The blue and gold that adorned the massive warehouse has a reputation of much-renowned; it needs no introduction anymore. For a country with people that appear most low-profile, IKEA is not afraid to show its nationalistic pride since its introduction in 1957. Although in Western Europe and Nordic countries nationalistic pride has become a thing that is close to taboo, caused by today’s political situation, that I hope will get better soon, time was simpler back then where things were harder and money was tighter. At that time, many people had to work very hard for very little money.
So the values that honored in IKEA are related to conditions when IKEA started. One thing influences IKEA’s business concept: The Swedish Democratic Philosophy.
Swedish Democratic Philosophy
Famous for being an utopia of working socialism, Sweden favors an egalitarian form of democracy, means every Swede has a same right, and the pursuit of betterment in life for all is always on the agenda. IKEA incorporate similar system on their way of conducting business in Sweden: The designers for IKEA would have a liberty to design as part of its ‘democratic’ value, and the ‘socialist’ part is on the pricing, where IKEA would sell their products at affordable prices.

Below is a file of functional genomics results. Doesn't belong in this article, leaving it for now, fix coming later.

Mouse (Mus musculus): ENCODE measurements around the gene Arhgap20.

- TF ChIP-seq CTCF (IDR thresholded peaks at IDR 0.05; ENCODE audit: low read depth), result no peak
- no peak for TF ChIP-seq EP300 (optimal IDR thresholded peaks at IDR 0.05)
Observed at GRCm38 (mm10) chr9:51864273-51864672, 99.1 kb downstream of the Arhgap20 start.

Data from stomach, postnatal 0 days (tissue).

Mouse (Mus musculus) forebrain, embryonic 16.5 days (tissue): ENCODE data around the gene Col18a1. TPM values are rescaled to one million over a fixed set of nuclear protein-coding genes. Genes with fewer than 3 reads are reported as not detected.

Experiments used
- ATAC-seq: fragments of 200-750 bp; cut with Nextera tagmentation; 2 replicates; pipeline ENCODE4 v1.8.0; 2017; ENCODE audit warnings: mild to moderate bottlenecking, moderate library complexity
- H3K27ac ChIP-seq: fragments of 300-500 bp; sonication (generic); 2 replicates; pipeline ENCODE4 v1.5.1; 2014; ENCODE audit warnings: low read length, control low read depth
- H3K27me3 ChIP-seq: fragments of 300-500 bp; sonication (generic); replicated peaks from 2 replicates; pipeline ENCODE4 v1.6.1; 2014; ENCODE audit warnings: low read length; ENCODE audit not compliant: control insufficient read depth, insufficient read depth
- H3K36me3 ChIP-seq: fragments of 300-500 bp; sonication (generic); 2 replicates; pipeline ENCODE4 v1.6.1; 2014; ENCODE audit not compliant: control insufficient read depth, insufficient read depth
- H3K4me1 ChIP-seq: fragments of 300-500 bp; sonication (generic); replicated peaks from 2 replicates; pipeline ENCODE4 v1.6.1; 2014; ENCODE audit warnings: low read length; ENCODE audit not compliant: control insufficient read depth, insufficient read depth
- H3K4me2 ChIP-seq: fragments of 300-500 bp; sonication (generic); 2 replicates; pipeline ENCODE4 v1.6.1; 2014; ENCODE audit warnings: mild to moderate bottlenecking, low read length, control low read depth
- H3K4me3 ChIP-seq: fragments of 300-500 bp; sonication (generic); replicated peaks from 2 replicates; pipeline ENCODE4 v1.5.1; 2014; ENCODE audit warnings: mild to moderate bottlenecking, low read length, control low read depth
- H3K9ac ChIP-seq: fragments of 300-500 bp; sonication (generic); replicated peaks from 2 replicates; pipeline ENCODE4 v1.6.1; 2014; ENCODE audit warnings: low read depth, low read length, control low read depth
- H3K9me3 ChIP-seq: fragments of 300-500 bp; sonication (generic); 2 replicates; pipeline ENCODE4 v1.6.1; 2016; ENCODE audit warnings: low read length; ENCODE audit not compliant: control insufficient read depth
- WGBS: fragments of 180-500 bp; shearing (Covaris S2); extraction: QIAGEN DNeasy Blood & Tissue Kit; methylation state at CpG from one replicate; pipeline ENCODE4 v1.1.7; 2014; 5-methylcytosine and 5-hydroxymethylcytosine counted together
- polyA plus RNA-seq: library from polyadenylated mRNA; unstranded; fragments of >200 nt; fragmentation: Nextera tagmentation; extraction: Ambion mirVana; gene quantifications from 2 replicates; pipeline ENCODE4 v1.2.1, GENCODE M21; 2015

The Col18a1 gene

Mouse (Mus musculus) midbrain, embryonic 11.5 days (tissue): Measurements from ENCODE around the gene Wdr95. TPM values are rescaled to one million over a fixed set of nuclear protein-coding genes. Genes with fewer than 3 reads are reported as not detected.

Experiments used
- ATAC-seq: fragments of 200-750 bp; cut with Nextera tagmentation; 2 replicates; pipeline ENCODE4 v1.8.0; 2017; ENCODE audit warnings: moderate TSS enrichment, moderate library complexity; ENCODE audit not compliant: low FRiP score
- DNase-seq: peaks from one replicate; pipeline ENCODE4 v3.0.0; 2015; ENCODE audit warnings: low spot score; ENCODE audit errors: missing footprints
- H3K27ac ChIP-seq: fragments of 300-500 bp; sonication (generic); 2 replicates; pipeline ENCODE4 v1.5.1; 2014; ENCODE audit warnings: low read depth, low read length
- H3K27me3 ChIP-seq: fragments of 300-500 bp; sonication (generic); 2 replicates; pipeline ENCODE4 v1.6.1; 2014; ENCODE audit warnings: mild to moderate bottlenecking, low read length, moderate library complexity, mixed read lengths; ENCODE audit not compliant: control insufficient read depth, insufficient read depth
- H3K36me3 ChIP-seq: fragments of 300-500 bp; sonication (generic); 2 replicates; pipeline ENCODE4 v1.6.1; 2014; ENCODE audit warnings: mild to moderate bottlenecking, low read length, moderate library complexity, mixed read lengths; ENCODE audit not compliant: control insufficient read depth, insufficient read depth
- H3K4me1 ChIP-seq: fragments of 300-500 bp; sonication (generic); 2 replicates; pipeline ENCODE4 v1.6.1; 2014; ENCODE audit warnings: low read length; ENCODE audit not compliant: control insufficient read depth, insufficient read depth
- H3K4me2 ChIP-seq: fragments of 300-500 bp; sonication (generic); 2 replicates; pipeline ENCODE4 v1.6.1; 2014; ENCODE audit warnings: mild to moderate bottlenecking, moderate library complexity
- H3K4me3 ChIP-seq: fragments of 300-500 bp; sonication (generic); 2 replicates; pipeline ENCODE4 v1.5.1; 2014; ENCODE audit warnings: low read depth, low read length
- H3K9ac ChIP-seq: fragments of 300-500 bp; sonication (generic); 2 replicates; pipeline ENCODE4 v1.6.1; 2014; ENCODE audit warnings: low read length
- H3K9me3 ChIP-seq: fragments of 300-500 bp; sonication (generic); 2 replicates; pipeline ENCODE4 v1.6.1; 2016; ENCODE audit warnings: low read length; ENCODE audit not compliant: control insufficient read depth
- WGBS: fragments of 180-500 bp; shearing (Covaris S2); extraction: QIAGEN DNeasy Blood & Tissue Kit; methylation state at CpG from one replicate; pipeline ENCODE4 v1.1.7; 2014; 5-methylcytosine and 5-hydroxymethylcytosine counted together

In order for this philosophy to work, IKEA needs people who would believe in similar values of “we’re in this together”. That being said, human resources become the businesses’ backbone of IKEA. And finally, through IKEA, the Swedish democratic philosophy lives on and exported worldwide as they expand further.
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A Great Day Out at IKEA
Shopping at IKEA can be quite an interesting experience for Indonesian, as Swedish people always care so much for equal satisfaction, so do they care about equal happiness of all family members that visit their massive warehouse.
Calculated that customers can’t get around the store in less than two hours, the designers of IKEA warehouse were deeply-concerned with the customer’s children(s) happiness by introducing the miniature forest-themed Småland, a children’s playground inspired by a birthplace of Ingvar Kampard, the owner of IKEA, right near the main entrance. For the disabled and elderly; a free wheelchair service. And near the end of the warehouse, a restaurant that serves a nice poached salmon and probably a fika and soft ice cream cone, after a long day of shopping.
General Manager for IKEA Indonesia, Mark Magee, in interview with Business Lounge Journal, explained this famous “A Great Day Out” layout, and of course…the famous “flatpacks” DIY (Do It Yourself) business model.